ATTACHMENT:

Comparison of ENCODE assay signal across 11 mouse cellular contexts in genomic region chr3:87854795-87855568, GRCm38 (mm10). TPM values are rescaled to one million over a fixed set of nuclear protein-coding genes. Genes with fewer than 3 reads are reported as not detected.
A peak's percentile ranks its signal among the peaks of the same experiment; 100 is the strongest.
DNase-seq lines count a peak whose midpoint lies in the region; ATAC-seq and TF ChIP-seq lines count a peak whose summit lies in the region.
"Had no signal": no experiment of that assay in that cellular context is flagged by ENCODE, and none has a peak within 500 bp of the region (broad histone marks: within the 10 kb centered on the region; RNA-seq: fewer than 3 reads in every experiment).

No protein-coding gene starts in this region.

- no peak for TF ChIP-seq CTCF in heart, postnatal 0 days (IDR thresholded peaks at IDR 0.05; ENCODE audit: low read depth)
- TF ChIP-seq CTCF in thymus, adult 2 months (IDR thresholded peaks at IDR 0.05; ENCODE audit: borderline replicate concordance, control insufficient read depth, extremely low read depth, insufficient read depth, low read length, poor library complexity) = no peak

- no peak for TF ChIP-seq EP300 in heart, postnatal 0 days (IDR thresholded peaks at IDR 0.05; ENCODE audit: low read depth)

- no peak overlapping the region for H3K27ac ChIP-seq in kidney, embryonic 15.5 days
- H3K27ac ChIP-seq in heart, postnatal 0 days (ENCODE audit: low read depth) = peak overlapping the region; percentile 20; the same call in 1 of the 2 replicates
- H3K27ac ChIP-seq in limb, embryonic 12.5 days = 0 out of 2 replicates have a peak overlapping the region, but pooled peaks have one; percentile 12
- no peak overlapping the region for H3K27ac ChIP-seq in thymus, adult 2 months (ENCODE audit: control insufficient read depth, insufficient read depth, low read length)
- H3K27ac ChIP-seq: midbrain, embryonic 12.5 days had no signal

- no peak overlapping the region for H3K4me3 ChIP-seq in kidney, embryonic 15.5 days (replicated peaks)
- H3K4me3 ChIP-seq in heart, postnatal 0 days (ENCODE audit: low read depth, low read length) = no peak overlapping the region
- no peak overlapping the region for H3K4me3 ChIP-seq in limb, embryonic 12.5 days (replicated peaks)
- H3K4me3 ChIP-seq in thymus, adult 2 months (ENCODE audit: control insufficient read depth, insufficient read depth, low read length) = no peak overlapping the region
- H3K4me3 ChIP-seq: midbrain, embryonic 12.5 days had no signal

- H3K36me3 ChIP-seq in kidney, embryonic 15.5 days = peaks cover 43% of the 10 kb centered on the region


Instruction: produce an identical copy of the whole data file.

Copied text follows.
Comparison of ENCODE assay signal across 11 mouse cellular contexts in genomic region chr3:87854795-87855568, GRCm38 (mm10). TPM values are rescaled to one million over a fixed set of nuclear protein-coding genes. Genes with fewer than 3 reads are reported as not detected.
A peak's percentile ranks its signal among the peaks of the same experiment; 100 is the strongest.
DNase-seq lines count a peak whose midpoint lies in the region; ATAC-seq and TF ChIP-seq lines count a peak whose summit lies in the region.
"Had no signal": no experiment of that assay in that cellular context is flagged by ENCODE, and none has a peak within 500 bp of the region (broad histone marks: within the 10 kb centered on the region; RNA-seq: fewer than 3 reads in every experiment).

No protein-coding gene starts in this region.

- no peak for TF ChIP-seq CTCF in heart, postnatal 0 days (IDR thresholded peaks at IDR 0.05; ENCODE audit: low read depth)
- TF ChIP-seq CTCF in thymus, adult 2 months (IDR thresholded peaks at IDR 0.05; ENCODE audit: borderline replicate concordance, control insufficient read depth, extremely low read depth, insufficient read depth, low read length, poor library complexity) = no peak

- no peak for TF ChIP-seq EP300 in heart, postnatal 0 days (IDR thresholded peaks at IDR 0.05; ENCODE audit: low read depth)

- no peak overlapping the region for H3K27ac ChIP-seq in kidney, embryonic 15.5 days
- H3K27ac ChIP-seq in heart, postnatal 0 days (ENCODE audit: low read depth) = peak overlapping the region; percentile 20; the same call in 1 of the 2 replicates
- H3K27ac ChIP-seq in limb, embryonic 12.5 days = 0 out of 2 replicates have a peak overlapping the region, but pooled peaks have one; percentile 12
- no peak overlapping the region for H3K27ac ChIP-seq in thymus, adult 2 months (ENCODE audit: control insufficient read depth, insufficient read depth, low read length)
- H3K27ac ChIP-seq: midbrain, embryonic 12.5 days had no signal

- no peak overlapping the region for H3K4me3 ChIP-seq in kidney, embryonic 15.5 days (replicated peaks)
- H3K4me3 ChIP-seq in heart, postnatal 0 days (ENCODE audit: low read depth, low read length) = no peak overlapping the region
- no peak overlapping the region for H3K4me3 ChIP-seq in limb, embryonic 12.5 days (replicated peaks)
- H3K4me3 ChIP-seq in thymus, adult 2 months (ENCODE audit: control insufficient read depth, insufficient read depth, low read length) = no peak overlapping the region
- H3K4me3 ChIP-seq: midbrain, embryonic 12.5 days had no signal

- H3K36me3 ChIP-seq in kidney, embryonic 15.5 days = peaks cover 43% of the 10 kb centered on the region